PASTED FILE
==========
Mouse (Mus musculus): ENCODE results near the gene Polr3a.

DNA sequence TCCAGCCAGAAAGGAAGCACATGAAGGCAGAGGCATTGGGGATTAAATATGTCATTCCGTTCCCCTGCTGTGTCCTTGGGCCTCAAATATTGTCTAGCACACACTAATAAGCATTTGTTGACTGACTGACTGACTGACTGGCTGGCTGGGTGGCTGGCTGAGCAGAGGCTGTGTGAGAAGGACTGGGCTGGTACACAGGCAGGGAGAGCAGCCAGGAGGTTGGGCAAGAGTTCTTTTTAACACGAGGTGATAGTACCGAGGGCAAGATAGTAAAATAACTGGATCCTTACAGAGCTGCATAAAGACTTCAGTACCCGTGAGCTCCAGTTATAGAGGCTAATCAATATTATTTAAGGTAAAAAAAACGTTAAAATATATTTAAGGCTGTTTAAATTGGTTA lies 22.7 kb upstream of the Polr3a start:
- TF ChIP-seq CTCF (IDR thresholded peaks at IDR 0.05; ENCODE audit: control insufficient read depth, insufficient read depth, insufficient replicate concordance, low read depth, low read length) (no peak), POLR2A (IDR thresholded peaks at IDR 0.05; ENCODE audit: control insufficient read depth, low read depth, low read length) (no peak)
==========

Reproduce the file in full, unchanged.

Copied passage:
Mouse (Mus musculus): ENCODE results near the gene Polr3a.

DNA sequence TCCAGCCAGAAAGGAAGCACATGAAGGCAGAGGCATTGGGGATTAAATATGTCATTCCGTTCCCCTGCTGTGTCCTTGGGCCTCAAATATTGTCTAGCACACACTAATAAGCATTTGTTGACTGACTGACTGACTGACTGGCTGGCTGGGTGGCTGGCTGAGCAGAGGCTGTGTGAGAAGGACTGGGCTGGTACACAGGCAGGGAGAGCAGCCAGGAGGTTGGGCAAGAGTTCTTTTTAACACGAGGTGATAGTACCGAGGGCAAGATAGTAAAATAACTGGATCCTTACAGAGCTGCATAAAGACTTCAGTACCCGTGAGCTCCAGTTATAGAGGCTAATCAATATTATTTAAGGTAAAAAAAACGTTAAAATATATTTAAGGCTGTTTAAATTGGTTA lies 22.7 kb upstream of the Polr3a start:
- TF ChIP-seq CTCF (IDR thresholded peaks at IDR 0.05; ENCODE audit: control insufficient read depth, insufficient read depth, insufficient replicate concordance, low read depth, low read length) (no peak), POLR2A (IDR thresholded peaks at IDR 0.05; ENCODE audit: control insufficient read depth, low read depth, low read length) (no peak)